Let’s set a scene:
You’re in middle school, running errands with a parent during the winter’s coldest spell. Leaving the department store parking lot, you see a woman bundled in more layers than you can count standing on the cement divider and holding a cardboard sign. In neat pink and black Sharpie it simply reads:
The car stops just in line with the divider. You see your parent struggling to avoid eye contact with the person standing five feet away from the vehicle, probably weighing their conscience against the all-too-common conjecture that you should ignore “panhandlers.” You reach into your coin purse, but you have about as little cash as most middle school students readily have on hand. Looking at your parent you ask, “Anything?”
Their eyes roll and they begrudgingly sift through their wallet or purse for a $5 bill. They hand it through the open window, just barely closing it in time to hear the women’s “Thank you, God bless.” As you drive off, your parent says something peculiar:
“You should really only give a hot meal to homeless people, or help them get a job. You know she’s just going to spend that money on drugs, right?”
Shocked, you don’t quite know how to respond; you simply offer a light, disapproving objection and quiet down. The conversation stops, but it’s not over.
This fairly common conversation occurs around the country, especially in areas of stark economic inequality. If you’ve ever been in a Facebook group for residents of your town or city, it’s not unlikely you’ve seen individuals complaining about “panhandlers” who are out to “scam hardworking folks,” ostensibly for drugs or alcohol — bubbles of contempt for people who are poor or unhoused. The stigma of addiction is weaponized against all poor people, whether they use substances or not.
On its face, the notion that someone asking for money outside a grocery store — or anywhere, for that matter — is going to spend it on drugs is absurd. Even abiding by the cruel logic of the capitalist, anti-addiction stigma, you can’t do drugs if you can’t eat. There’s no point in assuming the intentions of someone asking for money. (In fact, knowing what the rich do with their money, there’s great bias in this thinking.) If you feel the urge to give, give; if you don’t, suffice it to say no one will force you to. Rationalizing that decision by assigning the status of “untrustworthy addict” to someone you don’t know is simply dehumanizing.
Unfortunately, it needs to be said that not all panhandlers, unhoused people or poor people use “controlled substances” like drugs and alcohol. Some do, sometimes in moderation and sometimes not, but according to a study by the addiction treatment clinic Michael’s House, only 34% and 26% of the unhoused population abuse alcohol and drugs, respectively. Those aren’t small numbers, but they certainly aren’t large enough to paint all poor people with a broad brush.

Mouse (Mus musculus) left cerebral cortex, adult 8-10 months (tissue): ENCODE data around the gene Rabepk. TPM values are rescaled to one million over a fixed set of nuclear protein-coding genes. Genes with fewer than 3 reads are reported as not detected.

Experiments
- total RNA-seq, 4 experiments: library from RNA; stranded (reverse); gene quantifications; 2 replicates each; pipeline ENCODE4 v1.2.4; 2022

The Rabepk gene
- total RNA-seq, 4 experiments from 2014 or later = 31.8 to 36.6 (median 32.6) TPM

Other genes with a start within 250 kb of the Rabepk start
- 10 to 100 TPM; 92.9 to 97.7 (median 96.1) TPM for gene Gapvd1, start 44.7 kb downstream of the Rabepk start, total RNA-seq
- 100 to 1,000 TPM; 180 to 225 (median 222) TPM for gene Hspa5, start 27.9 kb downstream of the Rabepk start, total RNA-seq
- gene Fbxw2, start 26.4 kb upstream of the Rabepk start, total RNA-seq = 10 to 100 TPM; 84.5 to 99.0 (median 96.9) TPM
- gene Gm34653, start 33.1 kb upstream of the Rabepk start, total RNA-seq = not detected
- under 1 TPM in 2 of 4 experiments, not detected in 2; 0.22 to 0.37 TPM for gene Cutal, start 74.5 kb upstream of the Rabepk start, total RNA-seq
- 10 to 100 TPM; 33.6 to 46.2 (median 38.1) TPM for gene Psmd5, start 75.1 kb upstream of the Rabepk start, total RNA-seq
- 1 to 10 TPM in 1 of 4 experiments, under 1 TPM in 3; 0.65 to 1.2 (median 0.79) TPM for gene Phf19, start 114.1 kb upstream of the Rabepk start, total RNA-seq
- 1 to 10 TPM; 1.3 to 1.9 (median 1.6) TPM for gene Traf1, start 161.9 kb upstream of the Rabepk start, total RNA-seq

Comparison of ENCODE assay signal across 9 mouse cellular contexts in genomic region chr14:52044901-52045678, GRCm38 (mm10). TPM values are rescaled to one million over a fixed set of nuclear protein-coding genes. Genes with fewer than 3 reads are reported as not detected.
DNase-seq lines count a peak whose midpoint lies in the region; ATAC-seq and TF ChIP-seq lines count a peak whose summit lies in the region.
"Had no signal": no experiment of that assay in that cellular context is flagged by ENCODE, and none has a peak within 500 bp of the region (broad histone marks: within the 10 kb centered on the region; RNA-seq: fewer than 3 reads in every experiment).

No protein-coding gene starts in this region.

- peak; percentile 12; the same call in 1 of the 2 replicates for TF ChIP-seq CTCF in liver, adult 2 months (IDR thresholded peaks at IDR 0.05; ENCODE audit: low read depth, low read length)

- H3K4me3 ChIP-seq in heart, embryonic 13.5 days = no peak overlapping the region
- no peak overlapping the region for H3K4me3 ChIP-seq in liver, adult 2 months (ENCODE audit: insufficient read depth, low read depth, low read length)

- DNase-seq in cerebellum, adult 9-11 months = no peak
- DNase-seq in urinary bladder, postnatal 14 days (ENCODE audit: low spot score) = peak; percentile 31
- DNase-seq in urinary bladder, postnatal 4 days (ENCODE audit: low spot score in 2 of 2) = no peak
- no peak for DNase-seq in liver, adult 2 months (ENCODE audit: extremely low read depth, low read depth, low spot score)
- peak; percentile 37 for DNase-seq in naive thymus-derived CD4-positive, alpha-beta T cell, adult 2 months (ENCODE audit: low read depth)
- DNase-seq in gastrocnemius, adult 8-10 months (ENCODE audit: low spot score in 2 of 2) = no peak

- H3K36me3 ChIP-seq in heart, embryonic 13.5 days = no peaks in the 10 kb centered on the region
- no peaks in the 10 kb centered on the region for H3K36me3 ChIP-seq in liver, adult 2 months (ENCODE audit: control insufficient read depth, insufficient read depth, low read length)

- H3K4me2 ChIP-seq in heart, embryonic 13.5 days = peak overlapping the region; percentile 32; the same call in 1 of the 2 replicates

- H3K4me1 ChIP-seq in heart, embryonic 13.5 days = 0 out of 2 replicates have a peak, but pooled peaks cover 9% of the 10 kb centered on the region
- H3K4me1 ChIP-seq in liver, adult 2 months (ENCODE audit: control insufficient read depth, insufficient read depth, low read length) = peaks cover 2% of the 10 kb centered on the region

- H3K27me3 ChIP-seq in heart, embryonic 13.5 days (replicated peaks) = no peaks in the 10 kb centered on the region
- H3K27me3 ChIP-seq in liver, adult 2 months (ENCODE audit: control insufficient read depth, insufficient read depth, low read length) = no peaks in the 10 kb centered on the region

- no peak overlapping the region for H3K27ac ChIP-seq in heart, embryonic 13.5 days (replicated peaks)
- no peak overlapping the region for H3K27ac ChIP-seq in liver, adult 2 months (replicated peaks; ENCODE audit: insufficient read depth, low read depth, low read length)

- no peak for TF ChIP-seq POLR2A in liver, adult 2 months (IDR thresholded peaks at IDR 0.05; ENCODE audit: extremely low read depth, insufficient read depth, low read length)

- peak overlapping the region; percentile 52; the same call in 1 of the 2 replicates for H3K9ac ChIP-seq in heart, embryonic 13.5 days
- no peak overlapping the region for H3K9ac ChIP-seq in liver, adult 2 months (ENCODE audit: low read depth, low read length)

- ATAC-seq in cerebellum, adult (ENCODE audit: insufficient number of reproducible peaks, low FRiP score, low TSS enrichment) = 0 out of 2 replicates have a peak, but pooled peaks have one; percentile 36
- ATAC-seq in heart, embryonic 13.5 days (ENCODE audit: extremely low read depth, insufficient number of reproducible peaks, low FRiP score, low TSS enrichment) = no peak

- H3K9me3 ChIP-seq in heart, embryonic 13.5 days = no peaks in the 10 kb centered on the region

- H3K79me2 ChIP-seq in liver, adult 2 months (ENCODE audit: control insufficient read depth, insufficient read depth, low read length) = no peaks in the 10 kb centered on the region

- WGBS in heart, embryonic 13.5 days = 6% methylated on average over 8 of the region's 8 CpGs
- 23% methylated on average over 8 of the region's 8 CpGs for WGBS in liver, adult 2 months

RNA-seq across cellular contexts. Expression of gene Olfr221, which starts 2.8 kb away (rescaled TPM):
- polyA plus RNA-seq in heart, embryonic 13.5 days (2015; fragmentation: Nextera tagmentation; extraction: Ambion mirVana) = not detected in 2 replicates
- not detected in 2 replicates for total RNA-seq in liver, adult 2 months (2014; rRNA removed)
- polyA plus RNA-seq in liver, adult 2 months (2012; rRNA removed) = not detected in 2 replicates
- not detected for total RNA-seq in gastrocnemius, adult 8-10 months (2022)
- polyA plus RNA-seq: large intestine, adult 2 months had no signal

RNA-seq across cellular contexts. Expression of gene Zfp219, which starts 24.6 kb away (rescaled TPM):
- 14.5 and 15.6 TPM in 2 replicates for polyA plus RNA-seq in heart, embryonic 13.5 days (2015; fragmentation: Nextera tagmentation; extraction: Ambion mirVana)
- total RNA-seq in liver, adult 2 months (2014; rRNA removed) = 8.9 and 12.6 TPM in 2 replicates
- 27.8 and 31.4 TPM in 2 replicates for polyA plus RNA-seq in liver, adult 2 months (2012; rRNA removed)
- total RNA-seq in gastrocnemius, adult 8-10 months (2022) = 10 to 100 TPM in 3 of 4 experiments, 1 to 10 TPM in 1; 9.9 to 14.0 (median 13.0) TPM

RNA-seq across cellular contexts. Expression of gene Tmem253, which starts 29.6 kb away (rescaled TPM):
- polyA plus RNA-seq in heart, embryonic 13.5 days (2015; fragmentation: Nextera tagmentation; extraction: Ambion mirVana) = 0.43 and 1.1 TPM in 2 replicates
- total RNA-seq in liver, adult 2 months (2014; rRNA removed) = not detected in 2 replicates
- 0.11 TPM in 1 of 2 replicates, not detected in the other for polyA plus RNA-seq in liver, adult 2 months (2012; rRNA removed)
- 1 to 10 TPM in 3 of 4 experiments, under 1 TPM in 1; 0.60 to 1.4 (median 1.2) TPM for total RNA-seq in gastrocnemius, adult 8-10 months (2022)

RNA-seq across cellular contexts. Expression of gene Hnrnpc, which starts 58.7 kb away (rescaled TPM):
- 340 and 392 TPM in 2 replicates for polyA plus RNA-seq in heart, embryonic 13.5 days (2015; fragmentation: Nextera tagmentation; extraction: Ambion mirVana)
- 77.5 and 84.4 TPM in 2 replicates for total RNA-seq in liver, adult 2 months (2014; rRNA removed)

If I could scream the following into the sky at the top of my lungs, I would: Poor people experiencing addiction are equally as deserving of a thriving life as the rest of the population. When they get brutalized by the police due in the name of the highly illegitimate “War on Drugs”; when they get evicted from their homes or their tents get swept and stolen by law enforcement; when they overdose or can’t receive treatment for chronic health issues — these tragedies are no less devastating than if they victimized a “white-collar” middle class person or family. Poor, unhoused and mentally ill people
In reality, addiction, poverty and are only denied solidarity because these conditions are seen as the consequences of moral failings. Mental illnesses are largely social phenomena. Addiction in particular is influenced by Social Determinants of Health (SDoH) such as family, school and work. Someone’s relationship with opioids may be completely healthy until they are evicted, lose their job or otherwise experience a massive upheaval in the organization of their life. SDoH such as the cost of housing, the job market, the level of inflation, the strength of the social safety net and one’s veteran status can be controlled through policy solutions prioritizing people over profits or arbitrary economic growth. Others, such as family death, can be managed through adequate mental healthcare infrastructure.
What happens when society gives money to poor folks is far more scrutinized than when the rich receive massive tax breaks and subsidies for their exploitative enterprises. It is a bold-faced reflection of capitalist ideology when those hoarding wealth produced by the working class are lauded while the victims of their hoarding are vilified.
Don’t erase people by replacing their identity with one-word pejoratives like “addict” or “crackhead.” Even person-less terms like “the poor” have a minute way of dehumanizing marginalized groups. Furthermore, unhoused individuals and those with addictions are worth your eye contact.
When politicians reference controlled substances as sources of crime, their rhetoric implicitly targets those whom existing housing, jobs and policing policies have failed, subjecting them to a harsher regime of policing and further marginalization.
We need to rethink our implementation of social welfare. We can start by treating addiction as a social illness, understanding that poor folks are our community members and allies in the struggle for a better world and having the decency to look people in the eyes when we cross paths.